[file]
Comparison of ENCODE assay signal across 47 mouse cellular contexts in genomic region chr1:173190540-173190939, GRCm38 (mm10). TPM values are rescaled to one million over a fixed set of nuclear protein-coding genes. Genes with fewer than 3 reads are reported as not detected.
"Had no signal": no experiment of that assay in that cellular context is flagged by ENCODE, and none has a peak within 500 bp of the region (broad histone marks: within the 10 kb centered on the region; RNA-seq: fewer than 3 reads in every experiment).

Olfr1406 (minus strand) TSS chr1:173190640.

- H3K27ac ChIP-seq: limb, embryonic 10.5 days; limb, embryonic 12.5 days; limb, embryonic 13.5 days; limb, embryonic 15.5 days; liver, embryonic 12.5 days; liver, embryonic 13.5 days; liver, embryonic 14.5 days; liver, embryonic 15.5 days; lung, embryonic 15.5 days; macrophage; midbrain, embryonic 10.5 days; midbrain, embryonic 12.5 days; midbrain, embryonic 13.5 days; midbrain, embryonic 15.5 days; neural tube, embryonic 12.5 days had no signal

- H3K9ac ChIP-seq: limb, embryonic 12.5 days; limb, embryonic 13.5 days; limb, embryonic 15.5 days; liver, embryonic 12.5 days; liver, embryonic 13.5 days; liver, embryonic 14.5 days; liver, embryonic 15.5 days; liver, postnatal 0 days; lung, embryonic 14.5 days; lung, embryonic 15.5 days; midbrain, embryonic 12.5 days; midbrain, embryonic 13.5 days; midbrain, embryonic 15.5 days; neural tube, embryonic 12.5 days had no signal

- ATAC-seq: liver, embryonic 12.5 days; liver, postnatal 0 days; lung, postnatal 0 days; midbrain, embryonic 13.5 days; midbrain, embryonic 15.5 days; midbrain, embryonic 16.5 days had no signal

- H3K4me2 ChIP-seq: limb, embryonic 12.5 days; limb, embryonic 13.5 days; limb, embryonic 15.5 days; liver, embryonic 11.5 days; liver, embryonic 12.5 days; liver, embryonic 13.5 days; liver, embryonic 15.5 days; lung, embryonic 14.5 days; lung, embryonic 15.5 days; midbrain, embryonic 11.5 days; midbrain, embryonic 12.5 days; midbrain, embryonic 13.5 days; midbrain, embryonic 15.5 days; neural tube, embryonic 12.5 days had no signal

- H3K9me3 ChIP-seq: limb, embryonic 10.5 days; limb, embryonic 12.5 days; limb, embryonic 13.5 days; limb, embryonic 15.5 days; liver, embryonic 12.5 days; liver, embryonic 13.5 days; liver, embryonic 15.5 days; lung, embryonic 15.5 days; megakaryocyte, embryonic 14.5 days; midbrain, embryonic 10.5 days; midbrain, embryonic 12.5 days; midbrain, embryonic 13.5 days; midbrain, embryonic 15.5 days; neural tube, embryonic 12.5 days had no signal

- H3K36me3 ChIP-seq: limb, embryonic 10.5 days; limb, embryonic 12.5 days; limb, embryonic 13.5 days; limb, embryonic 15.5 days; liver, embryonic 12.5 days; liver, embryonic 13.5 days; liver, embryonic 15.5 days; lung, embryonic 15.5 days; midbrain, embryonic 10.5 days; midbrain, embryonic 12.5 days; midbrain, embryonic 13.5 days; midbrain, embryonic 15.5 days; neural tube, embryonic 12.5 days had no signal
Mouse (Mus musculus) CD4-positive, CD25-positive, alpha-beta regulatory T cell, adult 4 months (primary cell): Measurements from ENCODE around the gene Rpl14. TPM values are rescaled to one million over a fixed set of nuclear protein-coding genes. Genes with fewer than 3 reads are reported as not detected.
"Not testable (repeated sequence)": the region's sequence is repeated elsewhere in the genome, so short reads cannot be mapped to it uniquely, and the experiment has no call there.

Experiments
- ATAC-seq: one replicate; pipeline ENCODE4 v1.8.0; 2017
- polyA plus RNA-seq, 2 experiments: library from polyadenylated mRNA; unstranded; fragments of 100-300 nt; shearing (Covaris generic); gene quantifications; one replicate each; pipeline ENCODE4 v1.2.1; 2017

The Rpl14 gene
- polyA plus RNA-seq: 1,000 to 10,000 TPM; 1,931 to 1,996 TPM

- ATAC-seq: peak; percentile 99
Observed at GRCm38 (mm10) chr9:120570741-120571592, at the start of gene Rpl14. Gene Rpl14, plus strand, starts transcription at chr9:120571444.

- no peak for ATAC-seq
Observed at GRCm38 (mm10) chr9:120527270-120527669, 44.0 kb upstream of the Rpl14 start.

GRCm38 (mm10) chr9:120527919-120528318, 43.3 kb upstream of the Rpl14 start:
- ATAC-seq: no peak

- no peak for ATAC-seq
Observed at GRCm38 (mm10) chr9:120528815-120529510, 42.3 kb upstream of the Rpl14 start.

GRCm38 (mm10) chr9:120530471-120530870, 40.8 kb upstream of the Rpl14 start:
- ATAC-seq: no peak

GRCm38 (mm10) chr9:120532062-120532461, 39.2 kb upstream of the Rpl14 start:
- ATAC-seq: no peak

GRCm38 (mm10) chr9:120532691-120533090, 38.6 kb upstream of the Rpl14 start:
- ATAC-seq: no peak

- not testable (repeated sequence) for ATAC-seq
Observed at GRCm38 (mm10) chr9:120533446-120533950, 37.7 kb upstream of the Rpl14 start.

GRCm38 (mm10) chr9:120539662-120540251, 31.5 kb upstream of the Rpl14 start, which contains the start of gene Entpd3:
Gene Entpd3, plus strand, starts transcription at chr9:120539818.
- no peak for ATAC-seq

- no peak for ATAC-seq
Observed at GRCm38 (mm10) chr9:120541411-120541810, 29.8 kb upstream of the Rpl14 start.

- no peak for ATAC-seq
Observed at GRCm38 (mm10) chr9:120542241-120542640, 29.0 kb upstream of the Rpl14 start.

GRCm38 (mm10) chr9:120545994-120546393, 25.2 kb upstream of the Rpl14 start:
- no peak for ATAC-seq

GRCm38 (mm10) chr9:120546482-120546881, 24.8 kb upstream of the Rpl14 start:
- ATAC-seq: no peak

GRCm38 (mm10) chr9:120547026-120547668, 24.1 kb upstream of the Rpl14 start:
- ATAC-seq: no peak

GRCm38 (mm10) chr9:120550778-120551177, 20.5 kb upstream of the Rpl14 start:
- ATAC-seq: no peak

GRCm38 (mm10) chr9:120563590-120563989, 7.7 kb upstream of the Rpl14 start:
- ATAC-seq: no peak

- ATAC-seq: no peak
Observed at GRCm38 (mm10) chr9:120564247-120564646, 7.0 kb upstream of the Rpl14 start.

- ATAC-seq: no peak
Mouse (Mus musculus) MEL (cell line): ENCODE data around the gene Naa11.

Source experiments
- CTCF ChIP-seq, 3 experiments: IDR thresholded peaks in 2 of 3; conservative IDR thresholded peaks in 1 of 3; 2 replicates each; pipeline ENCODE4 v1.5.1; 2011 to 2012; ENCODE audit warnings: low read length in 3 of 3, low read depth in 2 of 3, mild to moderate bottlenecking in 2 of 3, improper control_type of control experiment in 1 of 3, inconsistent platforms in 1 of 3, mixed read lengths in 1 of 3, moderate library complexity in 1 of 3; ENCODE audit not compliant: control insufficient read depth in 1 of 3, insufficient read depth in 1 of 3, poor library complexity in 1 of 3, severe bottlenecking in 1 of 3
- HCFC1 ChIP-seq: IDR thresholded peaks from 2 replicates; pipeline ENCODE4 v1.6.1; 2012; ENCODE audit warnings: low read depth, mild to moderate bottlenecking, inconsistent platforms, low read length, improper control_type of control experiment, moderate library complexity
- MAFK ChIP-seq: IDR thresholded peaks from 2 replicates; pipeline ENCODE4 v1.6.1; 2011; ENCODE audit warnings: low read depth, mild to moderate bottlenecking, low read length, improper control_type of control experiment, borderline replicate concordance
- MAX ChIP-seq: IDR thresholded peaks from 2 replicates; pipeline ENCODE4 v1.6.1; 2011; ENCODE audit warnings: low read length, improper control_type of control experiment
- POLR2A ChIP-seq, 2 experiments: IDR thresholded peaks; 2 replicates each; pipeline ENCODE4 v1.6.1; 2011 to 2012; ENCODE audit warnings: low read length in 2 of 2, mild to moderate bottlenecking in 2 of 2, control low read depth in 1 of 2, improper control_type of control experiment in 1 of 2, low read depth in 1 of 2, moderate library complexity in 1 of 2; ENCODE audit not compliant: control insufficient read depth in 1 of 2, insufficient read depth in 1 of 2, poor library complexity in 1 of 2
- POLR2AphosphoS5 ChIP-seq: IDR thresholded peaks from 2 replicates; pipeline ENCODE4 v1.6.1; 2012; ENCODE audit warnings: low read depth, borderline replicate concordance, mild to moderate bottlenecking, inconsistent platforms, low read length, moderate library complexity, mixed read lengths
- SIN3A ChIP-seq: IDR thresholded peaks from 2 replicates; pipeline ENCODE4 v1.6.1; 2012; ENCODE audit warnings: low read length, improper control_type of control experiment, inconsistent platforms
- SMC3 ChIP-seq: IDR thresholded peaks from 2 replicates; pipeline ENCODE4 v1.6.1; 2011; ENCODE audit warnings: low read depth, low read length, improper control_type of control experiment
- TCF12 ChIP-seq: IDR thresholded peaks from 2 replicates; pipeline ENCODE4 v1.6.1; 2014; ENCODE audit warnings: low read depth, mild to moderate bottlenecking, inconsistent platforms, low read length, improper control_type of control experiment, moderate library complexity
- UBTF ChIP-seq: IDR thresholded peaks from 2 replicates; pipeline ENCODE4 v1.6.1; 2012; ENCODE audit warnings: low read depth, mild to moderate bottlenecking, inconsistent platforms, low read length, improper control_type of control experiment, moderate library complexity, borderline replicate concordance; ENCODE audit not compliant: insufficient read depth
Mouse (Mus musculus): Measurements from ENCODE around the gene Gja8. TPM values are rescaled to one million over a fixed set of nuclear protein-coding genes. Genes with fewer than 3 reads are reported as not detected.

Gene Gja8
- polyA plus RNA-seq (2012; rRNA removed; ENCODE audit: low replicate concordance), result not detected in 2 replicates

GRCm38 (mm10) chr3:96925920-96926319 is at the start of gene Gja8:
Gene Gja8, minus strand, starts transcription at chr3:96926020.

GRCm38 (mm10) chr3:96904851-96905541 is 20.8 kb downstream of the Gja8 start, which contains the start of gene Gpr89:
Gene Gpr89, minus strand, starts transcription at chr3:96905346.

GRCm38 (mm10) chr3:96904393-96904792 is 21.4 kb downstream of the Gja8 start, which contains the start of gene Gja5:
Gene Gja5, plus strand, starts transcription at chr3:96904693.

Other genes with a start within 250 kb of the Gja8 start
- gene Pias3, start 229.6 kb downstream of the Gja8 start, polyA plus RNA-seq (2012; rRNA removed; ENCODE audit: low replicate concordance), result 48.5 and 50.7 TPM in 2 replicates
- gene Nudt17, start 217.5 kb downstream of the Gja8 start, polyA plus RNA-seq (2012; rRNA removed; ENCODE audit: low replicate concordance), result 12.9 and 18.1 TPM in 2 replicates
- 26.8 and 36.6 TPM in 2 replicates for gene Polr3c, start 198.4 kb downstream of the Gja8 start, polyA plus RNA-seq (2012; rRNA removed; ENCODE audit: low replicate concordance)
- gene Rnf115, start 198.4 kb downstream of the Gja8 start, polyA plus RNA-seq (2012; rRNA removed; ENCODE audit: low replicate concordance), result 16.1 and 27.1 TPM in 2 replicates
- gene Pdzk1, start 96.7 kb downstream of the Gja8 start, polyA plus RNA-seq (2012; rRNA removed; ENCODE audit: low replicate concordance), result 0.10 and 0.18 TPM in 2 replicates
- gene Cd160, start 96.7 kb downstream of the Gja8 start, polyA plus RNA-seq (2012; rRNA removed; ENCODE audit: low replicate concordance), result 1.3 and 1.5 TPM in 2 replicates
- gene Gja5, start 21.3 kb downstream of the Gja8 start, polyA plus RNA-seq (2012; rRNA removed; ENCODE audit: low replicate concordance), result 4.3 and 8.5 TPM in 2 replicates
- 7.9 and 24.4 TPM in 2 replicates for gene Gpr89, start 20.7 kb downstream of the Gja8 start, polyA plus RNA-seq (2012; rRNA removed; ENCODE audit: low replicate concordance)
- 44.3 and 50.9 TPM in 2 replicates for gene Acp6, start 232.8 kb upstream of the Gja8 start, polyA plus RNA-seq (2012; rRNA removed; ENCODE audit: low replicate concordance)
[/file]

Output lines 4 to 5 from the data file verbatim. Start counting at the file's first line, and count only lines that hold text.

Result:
- H3K27ac ChIP-seq: limb, embryonic 10.5 days; limb, embryonic 12.5 days; limb, embryonic 13.5 days; limb, embryonic 15.5 days; liver, embryonic 12.5 days; liver, embryonic 13.5 days; liver, embryonic 14.5 days; liver, embryonic 15.5 days; lung, embryonic 15.5 days; macrophage; midbrain, embryonic 10.5 days; midbrain, embryonic 12.5 days; midbrain, embryonic 13.5 days; midbrain, embryonic 15.5 days; neural tube, embryonic 12.5 days had no signal

- H3K9ac ChIP-seq: limb, embryonic 12.5 days; limb, embryonic 13.5 days; limb, embryonic 15.5 days; liver, embryonic 12.5 days; liver, embryonic 13.5 days; liver, embryonic 14.5 days; liver, embryonic 15.5 days; liver, postnatal 0 days; lung, embryonic 14.5 days; lung, embryonic 15.5 days; midbrain, embryonic 12.5 days; midbrain, embryonic 13.5 days; midbrain, embryonic 15.5 days; neural tube, embryonic 12.5 days had no signal